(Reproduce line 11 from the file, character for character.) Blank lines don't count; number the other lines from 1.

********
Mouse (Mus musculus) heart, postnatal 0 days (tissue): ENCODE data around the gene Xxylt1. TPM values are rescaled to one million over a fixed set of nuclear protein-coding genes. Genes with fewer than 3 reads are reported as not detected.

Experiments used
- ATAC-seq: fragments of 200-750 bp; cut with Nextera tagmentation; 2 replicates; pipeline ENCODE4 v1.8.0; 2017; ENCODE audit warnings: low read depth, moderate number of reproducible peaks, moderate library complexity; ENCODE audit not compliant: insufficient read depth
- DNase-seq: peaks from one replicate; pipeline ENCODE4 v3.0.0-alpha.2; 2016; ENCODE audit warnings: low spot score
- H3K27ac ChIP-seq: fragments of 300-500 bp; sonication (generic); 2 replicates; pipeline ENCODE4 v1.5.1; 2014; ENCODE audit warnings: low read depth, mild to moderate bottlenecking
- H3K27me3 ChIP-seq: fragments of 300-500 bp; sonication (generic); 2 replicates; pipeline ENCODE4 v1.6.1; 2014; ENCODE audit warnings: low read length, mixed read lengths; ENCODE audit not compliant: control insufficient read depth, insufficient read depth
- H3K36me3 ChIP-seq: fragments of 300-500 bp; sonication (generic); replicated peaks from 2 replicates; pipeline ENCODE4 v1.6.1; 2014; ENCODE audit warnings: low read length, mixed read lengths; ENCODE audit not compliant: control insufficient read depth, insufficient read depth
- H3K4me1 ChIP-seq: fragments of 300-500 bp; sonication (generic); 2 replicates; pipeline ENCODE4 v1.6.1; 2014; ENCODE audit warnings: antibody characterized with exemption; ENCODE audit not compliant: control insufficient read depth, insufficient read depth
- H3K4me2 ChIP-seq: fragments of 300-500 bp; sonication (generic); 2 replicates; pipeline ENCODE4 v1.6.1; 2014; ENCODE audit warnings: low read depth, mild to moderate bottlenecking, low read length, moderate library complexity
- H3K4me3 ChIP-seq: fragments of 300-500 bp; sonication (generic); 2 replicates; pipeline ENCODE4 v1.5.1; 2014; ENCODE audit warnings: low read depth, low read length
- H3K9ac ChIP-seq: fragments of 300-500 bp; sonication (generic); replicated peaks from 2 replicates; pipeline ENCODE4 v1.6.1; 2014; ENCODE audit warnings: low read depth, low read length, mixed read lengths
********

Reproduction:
- H3K9ac ChIP-seq: fragments of 300-500 bp; sonication (generic); replicated peaks from 2 replicates; pipeline ENCODE4 v1.6.1; 2014; ENCODE audit warnings: low read depth, low read length, mixed read lengths